All you need to know about the arts, culture, local fare and activities in Catalonia’s capital city. This is your guide to Barcelona.
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January 03, 2018 | Things to Do in Barcelona
Looking to save some during your visit? There’s plenty of free activities to enjoy in the city if you take the time to research. Luckily, we’ve done the dirty work for you, so you can plan ahead of time for an expense-free, fun-filled day.
Why pay to browse historic works of art when you can mosey in for free on a Sunday afternoon? One of our favorite and most well-known, Museu Picasso, is free on Thursday afternoons from 6:00pm–9:30pm and the first Sunday of each month from 9:00am–7:00pm. Music-lovers can enjoy Museu de la Música free of charge on Sundays starting at 3:00pm, and the first Sunday of every month all day from 10:00am–8:00pm. This rehoused museum resides in the Auditori Concert Hall and houses over 1,600 instruments spanning from the ancient world to modern day. For a more unique experience, head to Museu Frederic Marès. This private 19th-century collection once belonged to kleptomaniac and magpie Frederic Marès, whom spent all of his money made as a sculptor and art teacher on everything from hair brushes and opera glasses to gargoyles. Admission is free on Sundays from 3pm, along with the first Sunday of every month during normal hours from 11:00am–8:00pm. History buffs will enjoy Museu d'Història de Catalunya, which exhibits artifacts from the Lower Paleolithic era to Jordi Pujol’s Presidency as Generalitat in 1980. Each of its two floors are full of text, film, and animated reproductions. Enjoy free admission on the first Sunday of each month.
Covering more than 140,000 metres, Jardí Botànic is one of the largest parks in all of Barcelona. In addition to a breathtaking view of Llobregat Delta, the freight port, Olympic sports venues, and Montjuïc, the botanical garden is also home to a vast selection of flora native to Southern Australian, Chile, California, and South Africa. Architect Carlos Ferrater and his interdisciplinary laid out the foundation in 1999, with an aim to conserve and encourage rare species to prosper. You can make your way through the gardens for free on Tree Day on January 29th, a day dedicated to museums and plants on May 18th, Biological Diversity Day on May 22nd, and Environment Day on June 5th.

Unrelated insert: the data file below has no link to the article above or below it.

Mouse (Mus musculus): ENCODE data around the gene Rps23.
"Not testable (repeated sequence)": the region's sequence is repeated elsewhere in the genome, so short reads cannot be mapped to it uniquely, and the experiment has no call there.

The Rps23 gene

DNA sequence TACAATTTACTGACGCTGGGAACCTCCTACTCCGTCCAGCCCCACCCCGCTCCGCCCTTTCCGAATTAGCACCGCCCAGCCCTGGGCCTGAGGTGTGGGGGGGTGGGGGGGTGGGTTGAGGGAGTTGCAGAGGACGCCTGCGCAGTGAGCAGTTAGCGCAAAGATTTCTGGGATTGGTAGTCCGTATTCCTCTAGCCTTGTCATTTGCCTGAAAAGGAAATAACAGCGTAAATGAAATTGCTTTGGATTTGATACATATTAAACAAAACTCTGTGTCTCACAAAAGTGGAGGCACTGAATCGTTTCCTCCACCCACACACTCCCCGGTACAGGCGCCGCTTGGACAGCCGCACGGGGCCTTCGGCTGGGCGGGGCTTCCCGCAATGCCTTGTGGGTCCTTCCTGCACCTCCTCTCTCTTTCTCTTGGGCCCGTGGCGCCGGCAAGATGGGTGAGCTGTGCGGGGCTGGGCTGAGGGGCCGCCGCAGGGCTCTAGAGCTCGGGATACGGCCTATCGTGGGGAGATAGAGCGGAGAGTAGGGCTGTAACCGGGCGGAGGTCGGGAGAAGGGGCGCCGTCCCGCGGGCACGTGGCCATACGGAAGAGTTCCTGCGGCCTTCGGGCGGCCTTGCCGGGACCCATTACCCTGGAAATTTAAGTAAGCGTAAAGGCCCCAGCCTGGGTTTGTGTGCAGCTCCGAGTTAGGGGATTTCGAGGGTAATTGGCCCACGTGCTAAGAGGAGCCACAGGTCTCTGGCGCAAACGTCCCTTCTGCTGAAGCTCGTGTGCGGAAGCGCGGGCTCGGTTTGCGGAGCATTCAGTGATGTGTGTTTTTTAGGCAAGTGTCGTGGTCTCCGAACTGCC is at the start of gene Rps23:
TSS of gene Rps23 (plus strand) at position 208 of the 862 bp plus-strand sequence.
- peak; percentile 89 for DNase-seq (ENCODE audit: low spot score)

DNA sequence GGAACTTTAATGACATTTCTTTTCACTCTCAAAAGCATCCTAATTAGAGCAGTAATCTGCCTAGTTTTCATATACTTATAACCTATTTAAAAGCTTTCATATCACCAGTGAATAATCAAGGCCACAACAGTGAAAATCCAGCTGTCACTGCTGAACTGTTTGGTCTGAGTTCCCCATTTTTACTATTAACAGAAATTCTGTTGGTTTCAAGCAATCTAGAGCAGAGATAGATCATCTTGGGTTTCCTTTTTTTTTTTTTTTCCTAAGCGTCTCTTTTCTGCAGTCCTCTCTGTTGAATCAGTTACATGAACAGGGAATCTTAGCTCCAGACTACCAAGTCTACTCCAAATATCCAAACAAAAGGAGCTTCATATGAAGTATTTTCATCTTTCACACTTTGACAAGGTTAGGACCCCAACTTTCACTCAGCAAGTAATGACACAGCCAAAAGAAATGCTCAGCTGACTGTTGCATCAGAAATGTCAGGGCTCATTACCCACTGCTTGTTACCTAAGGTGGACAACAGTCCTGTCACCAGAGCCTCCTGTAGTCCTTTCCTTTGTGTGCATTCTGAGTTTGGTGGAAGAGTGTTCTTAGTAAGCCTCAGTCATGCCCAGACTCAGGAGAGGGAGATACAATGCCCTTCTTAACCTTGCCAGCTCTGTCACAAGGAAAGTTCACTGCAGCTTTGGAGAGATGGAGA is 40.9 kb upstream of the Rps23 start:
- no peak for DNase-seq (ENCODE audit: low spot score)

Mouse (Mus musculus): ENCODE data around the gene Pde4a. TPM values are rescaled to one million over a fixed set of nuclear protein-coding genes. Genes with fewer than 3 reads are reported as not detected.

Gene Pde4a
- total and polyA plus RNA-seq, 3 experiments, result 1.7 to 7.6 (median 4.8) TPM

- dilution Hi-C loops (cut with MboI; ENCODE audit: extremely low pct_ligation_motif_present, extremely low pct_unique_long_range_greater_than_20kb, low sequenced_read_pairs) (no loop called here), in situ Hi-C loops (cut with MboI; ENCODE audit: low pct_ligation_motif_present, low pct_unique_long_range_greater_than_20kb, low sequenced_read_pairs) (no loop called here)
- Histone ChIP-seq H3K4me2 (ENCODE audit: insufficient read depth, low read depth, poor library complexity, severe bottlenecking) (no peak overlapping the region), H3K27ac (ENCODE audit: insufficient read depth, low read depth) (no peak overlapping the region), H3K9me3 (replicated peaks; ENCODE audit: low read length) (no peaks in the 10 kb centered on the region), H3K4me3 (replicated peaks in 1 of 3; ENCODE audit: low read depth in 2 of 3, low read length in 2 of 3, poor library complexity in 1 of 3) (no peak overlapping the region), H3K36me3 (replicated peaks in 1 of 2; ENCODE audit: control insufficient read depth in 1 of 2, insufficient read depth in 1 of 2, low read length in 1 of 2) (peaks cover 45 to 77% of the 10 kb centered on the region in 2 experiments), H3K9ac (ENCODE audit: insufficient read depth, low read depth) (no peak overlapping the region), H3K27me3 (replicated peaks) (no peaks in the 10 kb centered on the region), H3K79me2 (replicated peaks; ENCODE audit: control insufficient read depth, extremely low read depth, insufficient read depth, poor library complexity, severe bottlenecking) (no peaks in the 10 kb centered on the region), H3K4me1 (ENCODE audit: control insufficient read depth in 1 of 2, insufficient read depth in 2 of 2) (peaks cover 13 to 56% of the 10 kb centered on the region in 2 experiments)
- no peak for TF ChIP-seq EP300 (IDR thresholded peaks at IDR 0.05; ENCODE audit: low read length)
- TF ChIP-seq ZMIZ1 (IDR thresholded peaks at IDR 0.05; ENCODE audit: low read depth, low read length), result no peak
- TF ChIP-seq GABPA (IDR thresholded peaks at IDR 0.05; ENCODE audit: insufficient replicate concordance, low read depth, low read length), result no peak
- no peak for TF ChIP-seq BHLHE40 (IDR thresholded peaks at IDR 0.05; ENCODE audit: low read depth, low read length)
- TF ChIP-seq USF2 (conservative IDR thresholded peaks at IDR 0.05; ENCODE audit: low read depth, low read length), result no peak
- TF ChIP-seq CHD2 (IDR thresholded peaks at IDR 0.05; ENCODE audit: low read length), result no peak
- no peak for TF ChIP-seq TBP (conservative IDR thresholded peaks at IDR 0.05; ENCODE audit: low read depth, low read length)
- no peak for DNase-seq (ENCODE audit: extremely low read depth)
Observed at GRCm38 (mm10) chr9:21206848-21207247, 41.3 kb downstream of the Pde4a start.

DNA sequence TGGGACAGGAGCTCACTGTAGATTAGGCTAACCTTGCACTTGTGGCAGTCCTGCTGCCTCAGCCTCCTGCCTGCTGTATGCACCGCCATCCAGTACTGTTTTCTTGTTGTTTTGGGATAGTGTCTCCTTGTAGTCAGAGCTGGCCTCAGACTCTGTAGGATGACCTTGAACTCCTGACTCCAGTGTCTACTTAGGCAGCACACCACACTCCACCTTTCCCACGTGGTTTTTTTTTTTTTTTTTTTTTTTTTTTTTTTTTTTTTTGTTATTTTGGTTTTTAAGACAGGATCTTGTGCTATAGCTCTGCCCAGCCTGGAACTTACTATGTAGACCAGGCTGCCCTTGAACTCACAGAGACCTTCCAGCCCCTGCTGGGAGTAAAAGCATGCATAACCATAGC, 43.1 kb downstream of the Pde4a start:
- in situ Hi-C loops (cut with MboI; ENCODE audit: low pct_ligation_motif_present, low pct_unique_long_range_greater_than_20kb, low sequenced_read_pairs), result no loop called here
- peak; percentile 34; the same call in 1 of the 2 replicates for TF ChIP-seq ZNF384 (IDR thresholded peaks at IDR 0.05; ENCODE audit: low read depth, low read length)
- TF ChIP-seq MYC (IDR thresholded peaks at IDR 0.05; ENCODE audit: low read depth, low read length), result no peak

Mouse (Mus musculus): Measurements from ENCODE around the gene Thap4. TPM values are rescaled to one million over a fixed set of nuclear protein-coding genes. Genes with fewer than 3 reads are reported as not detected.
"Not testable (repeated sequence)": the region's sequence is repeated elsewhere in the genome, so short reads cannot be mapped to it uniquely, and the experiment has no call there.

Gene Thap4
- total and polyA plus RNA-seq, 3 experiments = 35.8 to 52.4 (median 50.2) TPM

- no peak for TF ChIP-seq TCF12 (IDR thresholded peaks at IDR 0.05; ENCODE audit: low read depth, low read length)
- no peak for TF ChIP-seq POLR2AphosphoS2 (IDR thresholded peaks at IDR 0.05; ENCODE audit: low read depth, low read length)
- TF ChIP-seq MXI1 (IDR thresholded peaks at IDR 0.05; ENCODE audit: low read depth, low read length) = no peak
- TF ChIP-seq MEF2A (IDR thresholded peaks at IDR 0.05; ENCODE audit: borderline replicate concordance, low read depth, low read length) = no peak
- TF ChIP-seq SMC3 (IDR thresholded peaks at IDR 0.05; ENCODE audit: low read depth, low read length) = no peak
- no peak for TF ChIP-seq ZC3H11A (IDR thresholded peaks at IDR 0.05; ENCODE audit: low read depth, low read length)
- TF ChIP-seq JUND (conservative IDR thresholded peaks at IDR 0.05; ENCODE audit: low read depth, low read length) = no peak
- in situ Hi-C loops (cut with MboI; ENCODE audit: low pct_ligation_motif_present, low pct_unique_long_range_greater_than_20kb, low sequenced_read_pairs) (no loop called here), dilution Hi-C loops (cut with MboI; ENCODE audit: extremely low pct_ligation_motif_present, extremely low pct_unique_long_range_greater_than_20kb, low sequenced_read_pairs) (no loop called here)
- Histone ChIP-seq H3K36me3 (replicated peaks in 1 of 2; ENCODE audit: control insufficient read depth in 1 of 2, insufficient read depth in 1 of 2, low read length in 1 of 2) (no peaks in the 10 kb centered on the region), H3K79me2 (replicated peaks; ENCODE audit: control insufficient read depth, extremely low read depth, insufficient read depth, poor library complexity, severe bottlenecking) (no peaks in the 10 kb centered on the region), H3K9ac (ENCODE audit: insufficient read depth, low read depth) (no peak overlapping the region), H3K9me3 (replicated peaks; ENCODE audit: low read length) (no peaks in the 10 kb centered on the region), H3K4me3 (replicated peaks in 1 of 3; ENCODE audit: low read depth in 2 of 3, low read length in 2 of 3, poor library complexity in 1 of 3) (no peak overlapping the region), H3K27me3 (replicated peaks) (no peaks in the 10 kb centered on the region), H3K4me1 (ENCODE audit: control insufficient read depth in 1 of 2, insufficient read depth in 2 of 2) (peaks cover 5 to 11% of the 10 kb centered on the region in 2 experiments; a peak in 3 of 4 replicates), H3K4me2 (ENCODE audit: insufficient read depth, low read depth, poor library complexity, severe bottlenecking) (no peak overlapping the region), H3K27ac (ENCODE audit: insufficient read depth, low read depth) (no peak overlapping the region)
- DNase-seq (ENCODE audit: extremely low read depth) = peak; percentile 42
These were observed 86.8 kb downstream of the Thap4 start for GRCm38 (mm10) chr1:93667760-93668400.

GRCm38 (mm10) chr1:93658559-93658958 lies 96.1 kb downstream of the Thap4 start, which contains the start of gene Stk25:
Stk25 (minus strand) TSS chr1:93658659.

The colossal neo-Gothic La Catedral, constructed between the 13th and 15th centuries, is free of charge to visit in the mornings and late afternoons, but also impressive enough to gaze upon for free from the outside. La Catedral is best-known for its cloister constructed in 1448 where nine white geese roam freely, a pseudo basilica, and nine vast chapels joined by an ambulatory. Its intricate architecture and perched gargoyles can be seen in plain view from its exterior.
Enjoy modern art al fresco with impressive works by urban street artists. Begin in El Raval and Poblenou to view graffiti flanking warehouse walls and storefronts full of life and color, then to Frank Gehry’s famous fish sculpture outside the Olympic Complex. Finish you trip with Roy Lichtenstein’s stately Barcelona Head at Port Vell and our favorite outdoor feline by Fernando Botero’s on the Rambla del Raval. If the weather permits, we prefer visiting each piece using one of the hotel’s complimentary bicycles.
Bruum-Ruum, an installation near Torre Agbar translates voice intensity and noise into an impressive array of lights! That’s right—the show coordinates with the sounds of your voice. This installation features 500 LEDs sheets embedded in the ground on an area of 3,300 m2. The lights react to ambient noise through tubular sensors, but only those emitted from human voices, drowning out nearby noise of cars and chaos. This hidden gem is open seven days a week from 6:30pm–11:00pm in the winter and 9:30pm–11:00pm in the summer.